Three design principles life sciences companies should implement to future-proof their applications.
We estimate that new digital business models have the potential to unlock more than $100 billion of commercial value in the US life sciences industry over the next five years. In the US branded pharmaceutical market, an improved, digitized customer experience could drive $4.6 billion in incremental revenue, while digitizing commercial operations could yield $5.2 billion in cost efficiencies industry-wide.
However, many life sciences companies are trying to compete in the digital world with applications that were designed for another era. Existing applications are often monolithic, slow to implement and slow to change, and most life sciences companies have several dozen applications, the majority of which are not integrated or capable of sharing data. In some cases, content is still significantly paper-based.
To seize the opportunities provided by disruptive digital technologies, companies need to rethink how applications should be built and deployed. We believe three design principles are especially important:
To compete with agility and speed, companies can no longer focus only on complex, lengthy and expensive coding of applications, or rigid systems built from the ground up. Instead, they need a new way to build software that is faster, flexible and more liquid, and that lets them develop applications that are modular, component-based and API-driven. With this liquid approach, applications can become more patient-centric and consumer-oriented.
Pegasystems – a developer of strategic applications for sales, marketing, service and operations – is demonstrating the flexibility and speed of liquid application development. Pega can improve time to market and the speed of application deployment through plug-and-play approaches that avoid the need for unit and regression testing cycles. Accenture is building on Pega technology to create a prototype patient-care management platform, which will enable healthcare providers to deliver timely advice, guidance and treatment based on more accurate assessments of patients’ conditions.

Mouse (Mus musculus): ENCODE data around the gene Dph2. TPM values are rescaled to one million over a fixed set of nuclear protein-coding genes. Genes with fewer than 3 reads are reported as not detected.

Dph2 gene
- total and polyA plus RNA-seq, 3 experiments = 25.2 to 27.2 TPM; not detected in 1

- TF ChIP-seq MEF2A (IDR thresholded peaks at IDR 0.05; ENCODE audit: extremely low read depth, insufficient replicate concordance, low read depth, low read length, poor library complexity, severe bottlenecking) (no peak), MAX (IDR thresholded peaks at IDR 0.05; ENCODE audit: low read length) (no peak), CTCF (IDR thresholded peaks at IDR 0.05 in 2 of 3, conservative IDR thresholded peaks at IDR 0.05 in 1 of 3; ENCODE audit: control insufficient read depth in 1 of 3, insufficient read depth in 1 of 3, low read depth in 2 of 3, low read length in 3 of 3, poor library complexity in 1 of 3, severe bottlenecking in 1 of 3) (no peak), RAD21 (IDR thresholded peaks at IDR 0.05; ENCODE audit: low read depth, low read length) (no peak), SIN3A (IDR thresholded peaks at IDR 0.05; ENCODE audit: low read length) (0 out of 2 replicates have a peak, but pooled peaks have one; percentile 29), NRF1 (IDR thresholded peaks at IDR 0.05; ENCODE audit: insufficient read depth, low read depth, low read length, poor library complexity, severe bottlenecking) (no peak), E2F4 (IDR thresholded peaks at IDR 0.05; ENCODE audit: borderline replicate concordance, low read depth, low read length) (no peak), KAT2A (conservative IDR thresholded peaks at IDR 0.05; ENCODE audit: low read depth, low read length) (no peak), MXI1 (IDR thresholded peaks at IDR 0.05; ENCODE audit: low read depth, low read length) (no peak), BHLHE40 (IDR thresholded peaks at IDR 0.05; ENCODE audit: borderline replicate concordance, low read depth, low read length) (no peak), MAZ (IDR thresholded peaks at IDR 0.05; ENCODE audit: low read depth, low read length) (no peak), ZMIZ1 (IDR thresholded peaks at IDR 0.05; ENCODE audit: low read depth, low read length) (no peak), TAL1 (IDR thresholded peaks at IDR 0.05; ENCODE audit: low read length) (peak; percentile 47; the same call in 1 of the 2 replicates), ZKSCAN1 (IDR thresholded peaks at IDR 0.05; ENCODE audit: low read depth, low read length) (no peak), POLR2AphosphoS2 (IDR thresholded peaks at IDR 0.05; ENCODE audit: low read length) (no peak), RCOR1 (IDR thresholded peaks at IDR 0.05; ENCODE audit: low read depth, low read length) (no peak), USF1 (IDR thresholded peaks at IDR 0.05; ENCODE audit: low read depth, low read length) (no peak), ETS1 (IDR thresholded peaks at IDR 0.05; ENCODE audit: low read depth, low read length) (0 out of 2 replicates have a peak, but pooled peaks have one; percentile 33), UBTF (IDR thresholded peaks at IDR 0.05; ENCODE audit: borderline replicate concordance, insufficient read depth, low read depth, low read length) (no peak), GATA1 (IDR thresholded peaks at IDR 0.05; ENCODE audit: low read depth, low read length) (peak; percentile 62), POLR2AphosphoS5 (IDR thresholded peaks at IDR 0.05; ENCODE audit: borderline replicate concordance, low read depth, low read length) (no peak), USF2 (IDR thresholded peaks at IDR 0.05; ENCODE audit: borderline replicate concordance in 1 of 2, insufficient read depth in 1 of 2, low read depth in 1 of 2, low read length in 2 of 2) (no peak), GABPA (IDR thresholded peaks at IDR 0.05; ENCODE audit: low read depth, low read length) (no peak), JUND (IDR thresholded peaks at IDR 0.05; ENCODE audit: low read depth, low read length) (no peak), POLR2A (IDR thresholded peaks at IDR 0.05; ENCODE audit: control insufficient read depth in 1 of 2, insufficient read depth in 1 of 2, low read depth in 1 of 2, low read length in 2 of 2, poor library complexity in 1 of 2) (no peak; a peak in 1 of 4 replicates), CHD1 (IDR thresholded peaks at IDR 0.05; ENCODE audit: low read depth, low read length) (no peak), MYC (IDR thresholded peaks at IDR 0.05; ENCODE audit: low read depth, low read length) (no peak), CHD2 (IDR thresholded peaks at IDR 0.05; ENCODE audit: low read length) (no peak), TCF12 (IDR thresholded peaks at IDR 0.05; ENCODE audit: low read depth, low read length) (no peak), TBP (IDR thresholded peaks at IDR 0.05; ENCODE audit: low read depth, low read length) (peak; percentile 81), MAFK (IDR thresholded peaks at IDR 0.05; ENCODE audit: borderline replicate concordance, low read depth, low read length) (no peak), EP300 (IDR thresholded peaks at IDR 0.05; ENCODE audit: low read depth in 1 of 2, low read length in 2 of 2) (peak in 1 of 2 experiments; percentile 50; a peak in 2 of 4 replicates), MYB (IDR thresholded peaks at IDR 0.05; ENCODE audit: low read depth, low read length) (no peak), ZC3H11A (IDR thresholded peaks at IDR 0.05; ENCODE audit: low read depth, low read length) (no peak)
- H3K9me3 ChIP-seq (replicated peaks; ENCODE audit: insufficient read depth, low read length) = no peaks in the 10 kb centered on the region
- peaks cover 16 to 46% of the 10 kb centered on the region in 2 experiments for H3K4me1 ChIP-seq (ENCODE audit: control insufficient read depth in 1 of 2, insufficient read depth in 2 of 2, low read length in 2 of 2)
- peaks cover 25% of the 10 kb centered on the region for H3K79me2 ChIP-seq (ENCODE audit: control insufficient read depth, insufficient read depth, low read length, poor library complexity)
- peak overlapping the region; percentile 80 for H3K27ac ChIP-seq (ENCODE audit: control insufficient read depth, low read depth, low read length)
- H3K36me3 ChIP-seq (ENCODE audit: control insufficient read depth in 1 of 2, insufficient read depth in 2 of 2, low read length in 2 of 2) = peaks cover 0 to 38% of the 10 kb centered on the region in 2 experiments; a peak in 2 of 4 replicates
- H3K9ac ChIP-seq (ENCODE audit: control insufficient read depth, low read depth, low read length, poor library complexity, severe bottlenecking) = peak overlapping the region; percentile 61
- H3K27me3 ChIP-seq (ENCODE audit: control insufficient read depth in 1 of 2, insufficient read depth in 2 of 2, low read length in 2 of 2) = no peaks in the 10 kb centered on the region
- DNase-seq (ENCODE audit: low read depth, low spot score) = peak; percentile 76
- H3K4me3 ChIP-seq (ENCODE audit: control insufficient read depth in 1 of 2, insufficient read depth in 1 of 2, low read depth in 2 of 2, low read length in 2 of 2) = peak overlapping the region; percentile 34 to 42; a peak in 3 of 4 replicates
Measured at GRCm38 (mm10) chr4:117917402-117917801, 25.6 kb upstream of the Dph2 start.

To manage the growing volume, velocity and complexity of data, and to maximize the business value of both internal and external data, including that from the physical world, companies should consider embedding software intelligence in applications. Intelligent applications offer three critical capabilities—intelligent automation, integrated analytics and self-governance.
Clinical operations present a perfect opportunity to use intelligent capabilities. We are in discussions with Novartis, for example, on a predictive analytics solution using Predixion software. Today, data is collected in applications that focus on patient characteristics, what their clinical charts look like and how they react to certain clinical drugs. The new solution attaches modules on top of those applications to analyze this data and determine if there is any risk of adverse events to a patient or any risk of data anomalies that might lead to halting the clinical trials.
To grow revenue and defend their market position, businesses must open new dimensions of application connectivity—within the enterprise, with business partner and customer ecosystems, with the rapidly growing Internet of Things, and using different devices and channels.
In our industry, consider the host of healthcare ecosystem partners that touch a patient—from initial diagnosis, to treatment, to prescription or non-prescription treatments, all the way through to wellness programs. In the traditional model, all those players acted independently. Today, however, we are seeing a convergence of connections between the various providers and payers.
Today’s life sciences industry is increasingly high velocity and software driven. Sooner or later, these two realities will push every company to rethink its potential and reinvent itself. The opportunity is there to begin that reinvention today, starting with a fundamentally new approach to the business of applications.